Author: Feng Difan ▪ Elegant

  In the autumn at the end of September, it was a little cold in North Germany. The weather was around 14 degrees Celsius at noon and the rain was overcast. It was already necessary to add clothes when going out.

  In order to keep out the cold, Europeans dug up all kinds of quaint magic weapons.

The Yicai reporter randomly interviewed some Germans in their 40s, and found that they are no strangers to hot water bottles and even electric blankets. This is a kind of "childhood memory". Albert, a German lawyer born in the 1980s, told reporters, He still remembers that in order to save money when he was a child, some families in Germany did not install heating in every house. At night, many people sleep with warm water bags and, of course, electric blankets.

  Another Ms. Zhang, who lives in Hamburg, said in an interview with reporters that the hamburgers are now unbearable, and "you must put on a down jacket before going out."

Because Hamburg is cloudy and rainy at the moment, it is particularly cold in September.

  An arctic cold wave is set to hit Western Europe next week, according to forecasts by several business bodies and national meteorological agencies. This will be the first test for Western Europeans: Should household budgets be reduced and the heating delayed?

  Deutsche Bank warned in its latest report that the natural gas crunch would mean a deeper recession in Europe, with severe winters exacerbating the pain, while soaring energy bills would hit European incomes and lead to lower consumer spending.

Cold winter may come after sweltering heat

  Europe, which has just experienced the scorching heat, may be most afraid of a cold winter.

But what you don't want happens.

Cold snaps from the Arctic will "visit" the UK this week from the 26th and people may be forced to turn on the heat as temperatures plummet to -2C.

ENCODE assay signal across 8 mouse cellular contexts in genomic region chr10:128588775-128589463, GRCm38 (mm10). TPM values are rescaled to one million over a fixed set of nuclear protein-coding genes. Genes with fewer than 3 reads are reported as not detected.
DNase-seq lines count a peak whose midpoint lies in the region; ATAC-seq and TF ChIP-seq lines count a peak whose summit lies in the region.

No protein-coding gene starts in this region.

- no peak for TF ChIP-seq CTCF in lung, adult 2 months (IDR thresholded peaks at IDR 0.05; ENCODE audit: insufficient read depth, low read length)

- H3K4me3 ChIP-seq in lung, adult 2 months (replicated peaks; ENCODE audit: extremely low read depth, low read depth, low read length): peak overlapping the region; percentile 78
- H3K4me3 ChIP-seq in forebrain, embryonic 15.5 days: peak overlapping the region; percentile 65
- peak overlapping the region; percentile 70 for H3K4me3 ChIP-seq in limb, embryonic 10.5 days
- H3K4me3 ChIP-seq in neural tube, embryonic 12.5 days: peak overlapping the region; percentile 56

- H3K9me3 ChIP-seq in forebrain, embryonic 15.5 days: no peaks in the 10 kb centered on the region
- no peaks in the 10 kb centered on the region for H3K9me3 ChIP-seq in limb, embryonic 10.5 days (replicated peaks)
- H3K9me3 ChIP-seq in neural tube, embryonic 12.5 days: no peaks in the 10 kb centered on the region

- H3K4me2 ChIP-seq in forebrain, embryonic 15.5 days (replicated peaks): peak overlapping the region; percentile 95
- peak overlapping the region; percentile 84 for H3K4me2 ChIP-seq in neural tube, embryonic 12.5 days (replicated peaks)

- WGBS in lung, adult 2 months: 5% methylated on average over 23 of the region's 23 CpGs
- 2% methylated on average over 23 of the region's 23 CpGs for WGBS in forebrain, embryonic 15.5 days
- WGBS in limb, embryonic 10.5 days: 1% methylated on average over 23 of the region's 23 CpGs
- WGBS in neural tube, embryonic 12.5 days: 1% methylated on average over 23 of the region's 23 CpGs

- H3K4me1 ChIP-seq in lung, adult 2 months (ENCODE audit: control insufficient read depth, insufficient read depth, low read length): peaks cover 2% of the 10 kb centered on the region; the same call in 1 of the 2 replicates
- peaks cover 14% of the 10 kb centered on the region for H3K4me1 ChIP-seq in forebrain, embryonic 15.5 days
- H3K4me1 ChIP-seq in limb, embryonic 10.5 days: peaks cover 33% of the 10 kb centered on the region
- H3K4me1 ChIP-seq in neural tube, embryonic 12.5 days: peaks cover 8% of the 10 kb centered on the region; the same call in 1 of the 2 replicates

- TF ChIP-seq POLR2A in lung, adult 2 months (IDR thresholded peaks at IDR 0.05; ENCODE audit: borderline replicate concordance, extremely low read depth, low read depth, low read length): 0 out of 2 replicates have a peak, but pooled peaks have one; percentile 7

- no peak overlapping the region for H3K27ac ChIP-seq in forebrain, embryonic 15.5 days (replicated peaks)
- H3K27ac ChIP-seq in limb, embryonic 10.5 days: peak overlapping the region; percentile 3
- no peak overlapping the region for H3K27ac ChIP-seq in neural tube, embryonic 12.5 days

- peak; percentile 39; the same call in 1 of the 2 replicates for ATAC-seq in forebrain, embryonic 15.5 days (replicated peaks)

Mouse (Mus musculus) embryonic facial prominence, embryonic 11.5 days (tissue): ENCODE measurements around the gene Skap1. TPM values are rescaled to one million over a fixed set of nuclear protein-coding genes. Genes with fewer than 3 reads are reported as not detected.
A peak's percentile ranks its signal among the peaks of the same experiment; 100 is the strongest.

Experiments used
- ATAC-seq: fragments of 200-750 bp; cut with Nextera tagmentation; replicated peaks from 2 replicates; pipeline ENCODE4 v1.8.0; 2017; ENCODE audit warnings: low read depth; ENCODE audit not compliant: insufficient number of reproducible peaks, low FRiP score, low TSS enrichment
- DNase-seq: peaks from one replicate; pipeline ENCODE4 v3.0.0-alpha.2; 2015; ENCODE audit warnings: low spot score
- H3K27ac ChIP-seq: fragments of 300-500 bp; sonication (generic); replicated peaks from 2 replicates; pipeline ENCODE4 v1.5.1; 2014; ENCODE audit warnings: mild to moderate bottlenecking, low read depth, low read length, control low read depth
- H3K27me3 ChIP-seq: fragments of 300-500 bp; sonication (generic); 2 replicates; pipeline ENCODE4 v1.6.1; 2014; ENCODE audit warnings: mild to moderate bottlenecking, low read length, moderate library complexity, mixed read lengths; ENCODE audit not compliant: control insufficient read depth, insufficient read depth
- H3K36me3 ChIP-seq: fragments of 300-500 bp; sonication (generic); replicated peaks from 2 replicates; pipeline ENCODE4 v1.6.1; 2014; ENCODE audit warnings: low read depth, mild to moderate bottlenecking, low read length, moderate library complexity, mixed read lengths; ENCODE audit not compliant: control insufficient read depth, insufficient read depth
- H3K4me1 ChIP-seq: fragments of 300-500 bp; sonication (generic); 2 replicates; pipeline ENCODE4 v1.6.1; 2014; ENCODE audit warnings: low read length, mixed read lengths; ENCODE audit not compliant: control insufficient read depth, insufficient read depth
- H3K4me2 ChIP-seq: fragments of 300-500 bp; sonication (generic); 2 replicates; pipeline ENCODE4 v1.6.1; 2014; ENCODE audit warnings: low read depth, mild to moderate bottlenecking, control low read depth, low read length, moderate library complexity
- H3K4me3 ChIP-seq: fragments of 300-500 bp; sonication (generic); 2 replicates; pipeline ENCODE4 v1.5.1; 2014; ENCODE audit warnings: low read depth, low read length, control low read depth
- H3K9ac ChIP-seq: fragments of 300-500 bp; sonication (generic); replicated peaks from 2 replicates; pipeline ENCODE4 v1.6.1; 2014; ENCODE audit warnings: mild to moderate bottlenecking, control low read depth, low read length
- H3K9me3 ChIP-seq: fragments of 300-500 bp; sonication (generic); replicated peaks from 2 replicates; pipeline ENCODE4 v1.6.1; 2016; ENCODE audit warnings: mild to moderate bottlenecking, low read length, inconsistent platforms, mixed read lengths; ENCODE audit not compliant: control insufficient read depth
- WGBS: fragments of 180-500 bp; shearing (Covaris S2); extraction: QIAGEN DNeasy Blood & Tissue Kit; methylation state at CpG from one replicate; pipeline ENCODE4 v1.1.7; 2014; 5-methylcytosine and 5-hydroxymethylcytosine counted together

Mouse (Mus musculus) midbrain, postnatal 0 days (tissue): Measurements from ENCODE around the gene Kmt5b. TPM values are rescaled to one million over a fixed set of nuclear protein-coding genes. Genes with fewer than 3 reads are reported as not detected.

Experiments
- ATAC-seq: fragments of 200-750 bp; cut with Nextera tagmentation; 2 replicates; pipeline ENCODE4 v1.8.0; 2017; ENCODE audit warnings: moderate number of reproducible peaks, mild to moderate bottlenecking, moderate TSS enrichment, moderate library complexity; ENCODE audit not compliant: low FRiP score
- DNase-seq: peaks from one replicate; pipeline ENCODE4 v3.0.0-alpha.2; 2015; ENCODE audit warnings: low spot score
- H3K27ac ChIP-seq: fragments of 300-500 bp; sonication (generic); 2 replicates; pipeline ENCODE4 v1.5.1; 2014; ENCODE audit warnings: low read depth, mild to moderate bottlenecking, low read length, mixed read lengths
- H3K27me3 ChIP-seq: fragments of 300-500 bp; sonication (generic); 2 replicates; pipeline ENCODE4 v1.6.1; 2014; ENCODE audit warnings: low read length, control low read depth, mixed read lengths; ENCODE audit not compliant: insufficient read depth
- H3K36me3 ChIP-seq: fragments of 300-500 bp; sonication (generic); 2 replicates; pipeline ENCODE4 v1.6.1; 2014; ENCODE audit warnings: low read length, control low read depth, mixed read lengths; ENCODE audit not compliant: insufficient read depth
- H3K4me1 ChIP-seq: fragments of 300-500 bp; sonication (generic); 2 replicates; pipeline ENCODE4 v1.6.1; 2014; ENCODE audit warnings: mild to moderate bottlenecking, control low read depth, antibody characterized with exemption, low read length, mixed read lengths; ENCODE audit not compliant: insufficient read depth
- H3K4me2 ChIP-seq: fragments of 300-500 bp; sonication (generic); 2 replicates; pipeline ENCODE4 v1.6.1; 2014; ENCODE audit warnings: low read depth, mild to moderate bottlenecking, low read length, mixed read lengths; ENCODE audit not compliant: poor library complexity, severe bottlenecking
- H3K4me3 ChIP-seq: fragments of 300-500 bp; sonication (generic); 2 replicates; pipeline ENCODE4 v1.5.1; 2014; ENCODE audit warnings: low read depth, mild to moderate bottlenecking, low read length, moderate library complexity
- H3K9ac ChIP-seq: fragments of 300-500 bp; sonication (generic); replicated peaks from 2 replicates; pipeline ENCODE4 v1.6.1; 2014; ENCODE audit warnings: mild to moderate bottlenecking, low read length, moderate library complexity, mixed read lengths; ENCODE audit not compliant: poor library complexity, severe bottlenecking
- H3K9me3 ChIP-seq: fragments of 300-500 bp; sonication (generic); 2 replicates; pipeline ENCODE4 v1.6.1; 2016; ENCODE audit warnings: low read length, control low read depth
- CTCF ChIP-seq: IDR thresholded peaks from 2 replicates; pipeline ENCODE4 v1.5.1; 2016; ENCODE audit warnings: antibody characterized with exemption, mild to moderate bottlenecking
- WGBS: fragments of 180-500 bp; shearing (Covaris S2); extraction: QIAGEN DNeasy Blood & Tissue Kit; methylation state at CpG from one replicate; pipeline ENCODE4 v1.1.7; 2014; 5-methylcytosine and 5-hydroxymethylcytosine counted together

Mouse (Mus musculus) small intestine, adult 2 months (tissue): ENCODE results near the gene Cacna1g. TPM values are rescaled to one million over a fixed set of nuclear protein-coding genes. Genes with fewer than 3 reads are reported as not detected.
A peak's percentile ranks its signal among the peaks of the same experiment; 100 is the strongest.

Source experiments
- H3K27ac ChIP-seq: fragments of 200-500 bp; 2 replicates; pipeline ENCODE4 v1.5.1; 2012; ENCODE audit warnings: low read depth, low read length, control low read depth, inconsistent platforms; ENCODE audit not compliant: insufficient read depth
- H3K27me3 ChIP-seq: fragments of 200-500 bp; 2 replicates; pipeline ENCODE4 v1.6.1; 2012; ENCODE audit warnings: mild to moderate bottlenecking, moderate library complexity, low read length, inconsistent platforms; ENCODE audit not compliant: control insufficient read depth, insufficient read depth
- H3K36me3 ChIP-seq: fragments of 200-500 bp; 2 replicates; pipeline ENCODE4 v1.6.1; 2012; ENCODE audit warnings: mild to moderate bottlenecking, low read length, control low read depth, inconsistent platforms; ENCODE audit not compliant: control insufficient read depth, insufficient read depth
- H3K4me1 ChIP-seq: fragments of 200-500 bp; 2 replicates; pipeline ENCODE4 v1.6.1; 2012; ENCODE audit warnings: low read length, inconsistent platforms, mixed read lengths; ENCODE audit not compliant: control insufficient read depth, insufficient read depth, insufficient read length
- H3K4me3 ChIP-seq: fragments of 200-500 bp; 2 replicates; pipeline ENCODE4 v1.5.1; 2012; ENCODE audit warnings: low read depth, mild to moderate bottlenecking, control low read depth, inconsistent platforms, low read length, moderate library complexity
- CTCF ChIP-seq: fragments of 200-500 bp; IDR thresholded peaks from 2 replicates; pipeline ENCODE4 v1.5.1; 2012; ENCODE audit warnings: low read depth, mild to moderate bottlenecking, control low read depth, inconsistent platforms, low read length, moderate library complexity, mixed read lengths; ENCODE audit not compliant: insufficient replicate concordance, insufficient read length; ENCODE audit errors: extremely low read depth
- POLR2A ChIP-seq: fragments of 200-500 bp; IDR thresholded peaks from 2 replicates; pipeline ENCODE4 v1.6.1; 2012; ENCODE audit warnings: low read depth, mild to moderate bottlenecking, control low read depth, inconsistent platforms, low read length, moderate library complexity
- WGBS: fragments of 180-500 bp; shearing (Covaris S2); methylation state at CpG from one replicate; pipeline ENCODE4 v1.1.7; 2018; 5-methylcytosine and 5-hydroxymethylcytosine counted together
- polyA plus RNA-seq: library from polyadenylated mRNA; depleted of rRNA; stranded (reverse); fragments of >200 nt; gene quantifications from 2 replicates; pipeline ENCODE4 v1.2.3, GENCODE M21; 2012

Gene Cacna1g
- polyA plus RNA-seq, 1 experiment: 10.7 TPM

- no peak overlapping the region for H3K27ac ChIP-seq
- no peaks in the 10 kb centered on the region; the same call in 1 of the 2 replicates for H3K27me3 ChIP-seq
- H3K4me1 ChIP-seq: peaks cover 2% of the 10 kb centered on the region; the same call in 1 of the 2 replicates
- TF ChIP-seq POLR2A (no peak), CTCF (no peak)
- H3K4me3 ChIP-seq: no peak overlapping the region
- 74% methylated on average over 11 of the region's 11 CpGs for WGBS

According to forecaster Maxar Technologies Inc, next week, the temperature in London will be nearly 5 degrees Celsius below the average of previous years, such as on September 27, the temperature in London will drop to 6.5 degrees Celsius overnight.

On the 25th, the current temperature in London is between 12 and 16 degrees Celsius.

Temperatures in Frankfurt, Germany, will be 3.5 degrees Celsius below normal on September 28, while parts of France and Spain will also face temperatures of 3 to 4 degrees Celsius below seasonal normal.

  The UK Met Office has also forecast the cold snap in detail.

  Burkeel, senior operational meteorologist at the Met Office, said: "The cold front advancing from the north will bring rain and strong winds late tomorrow (25th) and Monday (26th) night, and with it, There will be cold northerly air coming in."

  "Monday night to Tuesday looks likely to be the coldest, with some rural areas expected to be slightly below freezing at around -2C, which could be the coldest night of the season so far," he predicted.

  "Temperatures will gradually increase thereafter, but it will still be more autumn-like than it has been recently due to strong winds and showers." Birkiel said higher parts of northern Scotland could see snowfall early next week. will drop; while northern England and parts of Scotland are expected to experience heavy rainfall."

  Meanwhile, according to the forecast of the Royal Belgian Meteorological Institute (RMI), a very active cold front will approach Belgium from the coast at noon on Monday (26th), and will pass through Belgium within a day, moving to the southeast.

Influenced by unstable oceanic polar air, this could lead to heavy rain or torrential showers.

  The French weather forecaster LCM said Monday, September 26, marked the beginning of a fundamental change in French weather.

A deep depression slammed into Germany from Iceland and Scotland, and the associated disturbance was very active, passing through much of France by early evening, causing persistent rain.

Chinese electric blankets are selling well in Europe

  Usually in Western Europe, the heating season doesn't officially start until October, but in theory, you can turn on the heat in your home anytime.

What will the residents do in the early cold snap?

  French consultancy EngieEnergyScan said in a report: "Some signs of reduced household demand due to surging retail prices are emerging, but this has yet to be confirmed in the coming weeks."

  In the future, the bills faced by European residents are likely to continue to rise.

Taking Germany as an example, German Economy Minister Habeck announced at the end of July that from October this year, a natural gas surcharge will be levied, with a tax amount of between 0.015 and 0.05 euros per kilowatt-hour, and the lower limit is the annual increase calculated above. 500 euros.

However, if calculated at the highest rate of 0.05 euros, the annual extra gas bill for a family of four may increase by nearly 1,000 euros (about 6,910 yuan).

German statistics show that the average annual consumption of natural gas by a German household is around 20,000 kWh.